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1 F.

3d 1233

NOTICE: Fourth Circuit I.O.P. 36.6 states that citation of


unpublished dispositions is disfavored except for establishing
res judicata, estoppel, or the law of the case and requires
service of copies of cited unpublished dispositions of the Fourth
Circuit.
Mayhugh H. HORNE, JR., Plaintiff-Appellant,
v.
CONTINENTAL CASUALTY COMPANY, DefendantAppellee.
No. 92-2362.

United States Court of Appeals,


Fourth Circuit.
Argued: June 8, 1993.
Decided: August 12, 1993.

Appeal from the United States District Court for the Western District of
North Carolina, at Charlotte.
Shelley Blum, for Appellant.
John Thompson Daniel, Jones, Hewson & Woolard, for Appellee.
W.D.N.C.
AFFIRMED
Before ERVIN, Chief Judge, MURNAGHAN, Circuit Judge, and BRITT,
United States District Judge for the Eastern District of North Carolina,
sitting by designation.
PER CURIAM:

OPINION

Mayhugh Horne appeals from an order of summary judgment entered by the


district court finding that he was not covered by an accident insurance policy
issued by Continental Casualty Co. ("CNA") and purchased through his
employer, Pan American World Airways ("Pan Am"). The district court held
that Horne knew or should have known that under the terms of his employer's
group benefit plan he could not have extended his accident coverage beyond his
period of active employment. Horne raises three issues on appeal: whether the
district court erred (1) in its interpretation of the CNA insurance contract; (2) in
finding that the doctrine of estoppel should not be considered in interpreting
allegedly ambiguous language in the plan; and (3) in its analysis of the doctrine
of estoppel. Finding no error, we affirm the decision of the district court.

I.
2

This case arises from the interpretation of an accident policy paid for through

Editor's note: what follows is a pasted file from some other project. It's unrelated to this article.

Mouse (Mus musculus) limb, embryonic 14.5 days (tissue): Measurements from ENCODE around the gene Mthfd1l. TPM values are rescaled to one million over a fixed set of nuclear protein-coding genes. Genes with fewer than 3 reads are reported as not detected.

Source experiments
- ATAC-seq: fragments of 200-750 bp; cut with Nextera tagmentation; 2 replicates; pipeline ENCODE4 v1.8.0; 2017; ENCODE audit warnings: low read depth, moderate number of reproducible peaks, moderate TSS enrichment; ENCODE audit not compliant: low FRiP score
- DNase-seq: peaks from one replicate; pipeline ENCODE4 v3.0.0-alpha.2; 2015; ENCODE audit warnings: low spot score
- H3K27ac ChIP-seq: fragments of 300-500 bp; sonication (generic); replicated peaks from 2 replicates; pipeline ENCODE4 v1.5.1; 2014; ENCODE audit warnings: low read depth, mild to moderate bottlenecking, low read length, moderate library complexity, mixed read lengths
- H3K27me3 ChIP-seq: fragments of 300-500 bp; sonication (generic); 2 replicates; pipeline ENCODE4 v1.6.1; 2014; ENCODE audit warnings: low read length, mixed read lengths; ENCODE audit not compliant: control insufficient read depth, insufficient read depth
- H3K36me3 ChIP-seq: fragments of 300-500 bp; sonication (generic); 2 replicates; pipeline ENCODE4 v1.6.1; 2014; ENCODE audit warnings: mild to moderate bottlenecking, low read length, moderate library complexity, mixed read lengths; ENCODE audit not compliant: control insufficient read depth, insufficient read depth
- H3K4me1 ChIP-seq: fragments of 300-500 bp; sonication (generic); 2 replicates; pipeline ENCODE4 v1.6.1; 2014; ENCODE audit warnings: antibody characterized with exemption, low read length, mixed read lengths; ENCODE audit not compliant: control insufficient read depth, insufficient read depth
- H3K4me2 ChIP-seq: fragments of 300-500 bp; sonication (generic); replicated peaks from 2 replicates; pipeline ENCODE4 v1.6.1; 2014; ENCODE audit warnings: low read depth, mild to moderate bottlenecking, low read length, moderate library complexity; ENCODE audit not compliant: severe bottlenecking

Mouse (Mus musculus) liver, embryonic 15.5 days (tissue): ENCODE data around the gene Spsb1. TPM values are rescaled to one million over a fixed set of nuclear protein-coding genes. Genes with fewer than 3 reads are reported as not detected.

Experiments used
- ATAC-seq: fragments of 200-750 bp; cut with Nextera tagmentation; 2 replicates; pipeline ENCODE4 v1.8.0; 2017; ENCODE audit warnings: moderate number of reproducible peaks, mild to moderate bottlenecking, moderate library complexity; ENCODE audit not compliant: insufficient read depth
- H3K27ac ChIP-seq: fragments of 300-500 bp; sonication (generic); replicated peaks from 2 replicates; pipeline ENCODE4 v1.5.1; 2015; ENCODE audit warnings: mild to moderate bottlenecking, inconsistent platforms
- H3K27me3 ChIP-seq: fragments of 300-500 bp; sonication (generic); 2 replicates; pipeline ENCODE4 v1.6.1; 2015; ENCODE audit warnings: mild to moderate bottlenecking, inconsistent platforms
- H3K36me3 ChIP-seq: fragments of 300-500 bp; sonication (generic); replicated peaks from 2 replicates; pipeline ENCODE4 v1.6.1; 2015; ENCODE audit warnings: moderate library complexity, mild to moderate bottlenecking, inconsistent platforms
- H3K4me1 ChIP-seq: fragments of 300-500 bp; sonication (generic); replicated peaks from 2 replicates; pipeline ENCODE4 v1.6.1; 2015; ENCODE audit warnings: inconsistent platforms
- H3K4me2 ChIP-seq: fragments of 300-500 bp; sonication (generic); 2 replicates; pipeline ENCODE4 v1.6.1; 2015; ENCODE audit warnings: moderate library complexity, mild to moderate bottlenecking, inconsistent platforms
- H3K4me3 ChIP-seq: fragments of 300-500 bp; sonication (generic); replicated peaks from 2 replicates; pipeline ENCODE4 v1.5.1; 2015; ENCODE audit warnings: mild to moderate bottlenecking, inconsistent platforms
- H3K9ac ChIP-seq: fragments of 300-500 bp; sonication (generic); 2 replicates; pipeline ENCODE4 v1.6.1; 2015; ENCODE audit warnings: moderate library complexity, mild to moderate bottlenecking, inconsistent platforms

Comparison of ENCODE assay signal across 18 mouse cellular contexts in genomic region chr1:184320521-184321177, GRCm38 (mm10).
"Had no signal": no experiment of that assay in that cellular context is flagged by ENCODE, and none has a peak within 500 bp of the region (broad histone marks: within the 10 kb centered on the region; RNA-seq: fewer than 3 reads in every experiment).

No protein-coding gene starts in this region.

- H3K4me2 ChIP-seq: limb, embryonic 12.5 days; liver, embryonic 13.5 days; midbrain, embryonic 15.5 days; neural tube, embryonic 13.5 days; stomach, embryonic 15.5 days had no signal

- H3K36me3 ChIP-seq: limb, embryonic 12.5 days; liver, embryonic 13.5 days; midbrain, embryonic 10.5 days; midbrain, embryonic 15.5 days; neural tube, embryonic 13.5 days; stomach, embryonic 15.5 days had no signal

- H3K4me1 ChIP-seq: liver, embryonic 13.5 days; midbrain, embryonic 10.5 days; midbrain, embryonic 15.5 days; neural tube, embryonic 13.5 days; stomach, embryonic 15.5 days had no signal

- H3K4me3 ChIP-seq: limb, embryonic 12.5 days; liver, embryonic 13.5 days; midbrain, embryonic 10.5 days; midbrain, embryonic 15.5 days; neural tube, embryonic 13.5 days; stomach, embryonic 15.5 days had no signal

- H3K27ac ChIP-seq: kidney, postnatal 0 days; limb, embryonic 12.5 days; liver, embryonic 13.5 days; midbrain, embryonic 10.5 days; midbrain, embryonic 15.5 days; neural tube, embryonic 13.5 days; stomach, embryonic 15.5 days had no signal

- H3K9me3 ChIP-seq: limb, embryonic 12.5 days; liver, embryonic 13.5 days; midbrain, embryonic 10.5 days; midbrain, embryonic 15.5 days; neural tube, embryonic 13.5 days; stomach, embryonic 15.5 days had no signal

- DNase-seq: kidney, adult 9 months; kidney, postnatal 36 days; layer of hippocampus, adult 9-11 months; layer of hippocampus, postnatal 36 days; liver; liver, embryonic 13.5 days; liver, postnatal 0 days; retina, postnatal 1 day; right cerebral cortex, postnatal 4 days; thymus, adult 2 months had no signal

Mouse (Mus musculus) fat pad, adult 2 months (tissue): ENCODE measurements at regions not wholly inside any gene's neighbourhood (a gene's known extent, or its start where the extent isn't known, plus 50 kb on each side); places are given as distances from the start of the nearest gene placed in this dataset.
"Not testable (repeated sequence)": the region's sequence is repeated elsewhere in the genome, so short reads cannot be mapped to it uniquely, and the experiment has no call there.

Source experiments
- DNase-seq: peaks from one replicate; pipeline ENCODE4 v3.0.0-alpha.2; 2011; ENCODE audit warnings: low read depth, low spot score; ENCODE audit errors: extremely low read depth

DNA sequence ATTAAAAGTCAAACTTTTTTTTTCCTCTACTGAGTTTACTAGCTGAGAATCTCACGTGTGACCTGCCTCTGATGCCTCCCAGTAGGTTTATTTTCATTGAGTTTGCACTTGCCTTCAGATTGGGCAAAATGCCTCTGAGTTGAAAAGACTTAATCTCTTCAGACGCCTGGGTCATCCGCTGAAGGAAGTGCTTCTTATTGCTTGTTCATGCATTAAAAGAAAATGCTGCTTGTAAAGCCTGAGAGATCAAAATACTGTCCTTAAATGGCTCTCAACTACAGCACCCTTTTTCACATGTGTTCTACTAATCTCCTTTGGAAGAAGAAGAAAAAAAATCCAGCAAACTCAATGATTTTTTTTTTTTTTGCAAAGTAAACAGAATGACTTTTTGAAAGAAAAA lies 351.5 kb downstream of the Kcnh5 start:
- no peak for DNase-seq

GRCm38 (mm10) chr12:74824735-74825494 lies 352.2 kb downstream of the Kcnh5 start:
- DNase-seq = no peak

an employee payroll deduction plan, thereby bringing it within the scope of the
Employee Retirement Income Security Act ("ERISA"), 29 U.S.C. Sec. 1001 et
seq .

Prior to October 1987, Horne was employed as a pilot by Pan Am. As a fulltime employee, Horne participated in his employer's group insurance plan
("Plan"). A copy of the Plan was not provided to Horne; however, he was
provided a Plan summary.

The Plan itself stated that "all active, full-time employees of the Holder [Pan
Am]" are eligible to be insured. It provided that full-time employees who
retired from Pan Am could continue to participate in the Plan subject to certain
restrictions. The Plan stipulated that employees who took a leave of absence for
up to twelve months could continue to participate in the Plan, but that their
insurance premiums must be paid in advance. It limited the extension of
benefits coverage under certain provisions to six months following the time the
insured no longer remained eligible to participate. There was no special set of
guidelines for the termination of benefits for full-time employees who became
disabled. The Plan, however, provided that the insured's coverage would
terminate "on the premium due date that falls on or next follows the date such
person ceases to be associated with the Holder in a capacity that makes him
eligible for this insurance."

On October 22, 1987, Horne suffered his first disability resulting from Chronic
Fatigue and Immune Disorder Syndrome, and Pan Am placed him on disability
leave. On December 2, 1987, Pan Am wrote Horne informing him that he was

considered a grounded airman, disabled, and entitled to a semi-monthly benefit.